The news report: Friday, April 10, 2009


Today’s news reports deal with:

  • A comparative, single institution study of RALP vs RRP
  • Bone mineral density and osteoporosis in men treated with intermittent hormone therapy
  • Transdermal testosterone therapy in men with castration-resistant prostate cancer

In a separate report we have discussed the development of a pre-biopsy risk assessment nomogram that incorporates results from PCA3 testing.

Ficarra et al. have published data from a non-randomized, prospective, comparative study of all 208 patients undergoing robot-assisted laproscopic prostatectomy (RALP) or open retropubic radical prostatectomy (RRP) for clinically localized prostate cancer at an Italian institution between February 2006 and April 2007. There were 105 patients in the RRP and 103 patients in the RALP group. For RRP and RALP the median operative duration was 135 and 185 min, the intraoperative blood loss was 500 and 300 ml, and postoperative transfusion rates were 14 and 1.9 percent, respectively. There were post-operative complications in 9.7 of RRP patients and 10.4 percent of RALP patients.. Positive surgical margin rates in pT2 cancers were 12.2 and 11.7 percent for RRP and RALP, respectively. Forty-one percent of patients having RRP and 68.9 percent of those having RALP were continent at catheter removal. The 12-month continence rates were 88 percent after RRP and 97 percent after RALP, with the mean time to continence being 75 and 25 days, respectively. At the 12-month follow-up, 20/41 patients having bilateral nerve-sparing RRP (49% percent) and 52/64 having bilateral nerve-sparing RALP (81 percent) had recovery of erectile function. The authors conclude that, in their institution, RALP offers better results than RRP in terms of urinary continence and erectile function recovery, with similar positive surgical margin rates.

Spry et al. have completed a small, non-randomized, Phase II study designed to investigate changes in bone mineral density (BMD) and osteoporosis, over 3 years of intermittent androgen-suppression therapy. Patients in this study were enrolled between 1999 and 2002, and did not have metastatic bone disease at the time of enrollment. They were treated for 9 months with flutamide and leuprolide acetate, at which time therapy was stopped if their PSA levels were < 4 ng/ml. Hormone therapy was re-initiated when the PSA level exceeded the pretreatment level or was >20 ng/ml. Bone mineral density (BMD) in the hip and the spine was assessed at baseline; at completion of the initial treatment period; and at 1 and 2 years after initial treatment (POST period). They found that osteoporosis increased from 7 percent at baseline to 10 percent at 3 years. BMD declined a small amount after 9 months treatment. Subsequent BMD decline in the POST period was near to negligible. The BMD change in those remaining “off” therapy for 2 years (n = 20) was strongly associated with the level of testosterone recovery, which was less likely in older men.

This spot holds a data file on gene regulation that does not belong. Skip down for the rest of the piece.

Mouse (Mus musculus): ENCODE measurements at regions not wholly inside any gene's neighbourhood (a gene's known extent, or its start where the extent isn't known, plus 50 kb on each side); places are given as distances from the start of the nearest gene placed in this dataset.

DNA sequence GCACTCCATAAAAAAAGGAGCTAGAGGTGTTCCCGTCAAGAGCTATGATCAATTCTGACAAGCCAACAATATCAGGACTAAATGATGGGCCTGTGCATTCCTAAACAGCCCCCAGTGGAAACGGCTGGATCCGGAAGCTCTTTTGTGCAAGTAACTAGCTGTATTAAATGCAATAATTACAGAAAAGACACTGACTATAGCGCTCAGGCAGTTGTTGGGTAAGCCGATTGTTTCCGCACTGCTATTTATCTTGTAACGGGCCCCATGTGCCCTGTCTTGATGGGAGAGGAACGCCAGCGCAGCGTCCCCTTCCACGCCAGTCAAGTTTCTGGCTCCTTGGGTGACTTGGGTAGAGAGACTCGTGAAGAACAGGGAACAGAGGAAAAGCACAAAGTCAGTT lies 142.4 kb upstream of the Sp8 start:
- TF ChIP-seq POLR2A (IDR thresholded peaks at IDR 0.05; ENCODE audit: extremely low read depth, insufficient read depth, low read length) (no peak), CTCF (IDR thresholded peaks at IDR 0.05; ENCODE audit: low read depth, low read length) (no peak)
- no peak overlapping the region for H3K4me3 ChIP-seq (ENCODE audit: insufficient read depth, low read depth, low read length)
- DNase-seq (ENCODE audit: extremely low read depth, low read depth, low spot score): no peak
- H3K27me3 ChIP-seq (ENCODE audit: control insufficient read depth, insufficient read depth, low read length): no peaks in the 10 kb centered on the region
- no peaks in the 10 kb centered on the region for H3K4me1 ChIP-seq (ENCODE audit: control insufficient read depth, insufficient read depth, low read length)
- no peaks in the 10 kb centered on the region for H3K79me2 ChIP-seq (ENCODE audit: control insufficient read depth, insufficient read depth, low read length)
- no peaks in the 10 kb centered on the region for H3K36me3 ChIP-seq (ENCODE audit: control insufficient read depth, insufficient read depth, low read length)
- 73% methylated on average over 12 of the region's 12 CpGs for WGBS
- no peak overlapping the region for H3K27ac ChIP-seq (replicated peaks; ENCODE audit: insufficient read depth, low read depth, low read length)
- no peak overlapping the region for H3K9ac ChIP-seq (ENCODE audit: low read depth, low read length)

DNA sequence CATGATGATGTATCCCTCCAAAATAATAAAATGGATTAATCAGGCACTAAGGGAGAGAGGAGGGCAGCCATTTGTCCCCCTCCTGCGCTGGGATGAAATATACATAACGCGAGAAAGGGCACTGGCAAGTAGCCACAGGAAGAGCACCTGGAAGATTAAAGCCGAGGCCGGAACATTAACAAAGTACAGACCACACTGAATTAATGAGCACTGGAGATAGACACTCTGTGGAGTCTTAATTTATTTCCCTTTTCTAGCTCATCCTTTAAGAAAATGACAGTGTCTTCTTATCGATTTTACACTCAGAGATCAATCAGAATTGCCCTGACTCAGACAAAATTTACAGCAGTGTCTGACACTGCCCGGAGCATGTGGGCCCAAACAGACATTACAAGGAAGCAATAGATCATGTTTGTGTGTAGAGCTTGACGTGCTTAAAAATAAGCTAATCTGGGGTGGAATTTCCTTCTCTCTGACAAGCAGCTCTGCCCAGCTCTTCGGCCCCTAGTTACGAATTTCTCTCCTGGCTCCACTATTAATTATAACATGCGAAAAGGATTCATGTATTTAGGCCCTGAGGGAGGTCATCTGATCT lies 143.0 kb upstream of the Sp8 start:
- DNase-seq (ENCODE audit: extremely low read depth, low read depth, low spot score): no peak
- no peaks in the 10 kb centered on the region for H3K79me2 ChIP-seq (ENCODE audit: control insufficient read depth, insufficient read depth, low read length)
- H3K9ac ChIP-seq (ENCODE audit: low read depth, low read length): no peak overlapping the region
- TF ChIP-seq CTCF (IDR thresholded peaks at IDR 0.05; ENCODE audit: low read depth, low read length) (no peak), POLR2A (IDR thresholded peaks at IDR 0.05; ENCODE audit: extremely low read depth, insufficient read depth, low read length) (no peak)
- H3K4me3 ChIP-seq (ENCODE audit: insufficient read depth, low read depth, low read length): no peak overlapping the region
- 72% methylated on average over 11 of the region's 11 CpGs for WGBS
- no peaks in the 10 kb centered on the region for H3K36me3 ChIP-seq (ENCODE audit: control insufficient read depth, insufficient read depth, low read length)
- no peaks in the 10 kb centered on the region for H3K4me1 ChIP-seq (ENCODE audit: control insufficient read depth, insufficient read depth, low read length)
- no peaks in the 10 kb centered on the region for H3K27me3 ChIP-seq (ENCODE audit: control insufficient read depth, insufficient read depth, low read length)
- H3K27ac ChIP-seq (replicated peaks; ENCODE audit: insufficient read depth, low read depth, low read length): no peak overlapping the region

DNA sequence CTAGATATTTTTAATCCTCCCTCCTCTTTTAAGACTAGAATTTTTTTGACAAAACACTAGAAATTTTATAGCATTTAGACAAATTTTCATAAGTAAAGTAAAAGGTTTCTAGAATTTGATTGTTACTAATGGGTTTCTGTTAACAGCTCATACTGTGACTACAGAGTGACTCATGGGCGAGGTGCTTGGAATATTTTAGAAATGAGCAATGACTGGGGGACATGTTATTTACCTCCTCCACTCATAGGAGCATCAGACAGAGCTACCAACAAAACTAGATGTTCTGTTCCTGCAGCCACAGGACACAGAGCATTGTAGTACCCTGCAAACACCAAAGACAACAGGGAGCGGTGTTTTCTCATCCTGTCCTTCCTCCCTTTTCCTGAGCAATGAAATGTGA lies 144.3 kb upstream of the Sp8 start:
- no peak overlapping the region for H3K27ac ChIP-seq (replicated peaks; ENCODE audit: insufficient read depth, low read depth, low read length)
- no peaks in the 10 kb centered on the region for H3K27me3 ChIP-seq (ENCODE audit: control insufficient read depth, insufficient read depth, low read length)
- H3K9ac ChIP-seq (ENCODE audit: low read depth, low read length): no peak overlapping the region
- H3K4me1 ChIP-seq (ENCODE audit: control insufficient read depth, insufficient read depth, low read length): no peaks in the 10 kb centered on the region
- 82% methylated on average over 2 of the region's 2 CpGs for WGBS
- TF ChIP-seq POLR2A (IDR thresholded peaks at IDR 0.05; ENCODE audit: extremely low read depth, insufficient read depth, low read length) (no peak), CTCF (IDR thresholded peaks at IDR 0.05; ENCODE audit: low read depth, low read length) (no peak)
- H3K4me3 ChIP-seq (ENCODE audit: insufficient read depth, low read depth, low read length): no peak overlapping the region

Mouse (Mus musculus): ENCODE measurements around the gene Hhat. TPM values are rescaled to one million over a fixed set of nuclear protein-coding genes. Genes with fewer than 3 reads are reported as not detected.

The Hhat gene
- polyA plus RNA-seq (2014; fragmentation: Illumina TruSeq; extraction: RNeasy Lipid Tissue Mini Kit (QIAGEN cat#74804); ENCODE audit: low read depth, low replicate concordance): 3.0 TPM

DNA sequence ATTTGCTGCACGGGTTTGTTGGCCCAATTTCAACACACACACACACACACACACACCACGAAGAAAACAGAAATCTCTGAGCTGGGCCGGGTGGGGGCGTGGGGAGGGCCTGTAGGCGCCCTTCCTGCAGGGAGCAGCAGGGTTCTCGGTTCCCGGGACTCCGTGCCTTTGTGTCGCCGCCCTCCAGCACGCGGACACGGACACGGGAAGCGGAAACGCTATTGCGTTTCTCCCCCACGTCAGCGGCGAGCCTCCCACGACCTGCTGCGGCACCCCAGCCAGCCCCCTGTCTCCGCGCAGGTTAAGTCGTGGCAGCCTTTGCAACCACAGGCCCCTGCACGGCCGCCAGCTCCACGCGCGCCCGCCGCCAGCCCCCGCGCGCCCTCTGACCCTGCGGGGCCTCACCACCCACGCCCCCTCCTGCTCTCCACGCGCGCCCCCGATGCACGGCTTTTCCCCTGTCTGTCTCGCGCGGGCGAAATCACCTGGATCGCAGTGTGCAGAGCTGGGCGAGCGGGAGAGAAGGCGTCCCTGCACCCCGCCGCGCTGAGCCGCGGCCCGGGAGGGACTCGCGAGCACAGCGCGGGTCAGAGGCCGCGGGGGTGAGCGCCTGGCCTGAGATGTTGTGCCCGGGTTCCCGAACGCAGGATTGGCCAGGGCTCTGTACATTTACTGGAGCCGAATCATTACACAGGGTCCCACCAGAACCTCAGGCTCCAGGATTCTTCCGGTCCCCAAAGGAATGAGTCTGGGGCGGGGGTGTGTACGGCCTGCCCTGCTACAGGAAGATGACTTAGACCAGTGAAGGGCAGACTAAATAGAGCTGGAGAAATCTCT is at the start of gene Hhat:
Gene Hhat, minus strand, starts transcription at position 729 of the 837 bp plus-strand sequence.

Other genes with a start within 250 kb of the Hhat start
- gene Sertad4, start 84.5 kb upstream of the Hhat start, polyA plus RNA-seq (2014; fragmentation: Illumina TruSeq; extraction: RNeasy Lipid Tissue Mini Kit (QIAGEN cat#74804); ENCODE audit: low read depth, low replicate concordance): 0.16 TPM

Szmulewitz et al. have reported data from a randomized Phase I clinical trial of three different doses of transdermal testosterone in 15 older men with early-stage castration-resistant prostate cancer (CRPC). They state that testosterone is a feasible and reasonably well-tolerated therapy for men with early CRPC. However, there was no significant improvement in the patients’ quality of life, and there was only a borderline statistically significant improvement in hand-grip strength with treatment. The study was limited by sample size, a single arm, and variability of baseline patient characteristics. One patient was taken off study because of grade 4 cardiac toxicity, but there were no other grade 3 or 4 toxicities related to the study medication. One patient experienced symptomatic prostate cancer progression. Three patients demonstrated a decrease in PSA (the largest being 43 percent). The median time to progression was 9 weeks (range: 2-96 weeks), with no detectable difference between the three testosterone dose cohorts.

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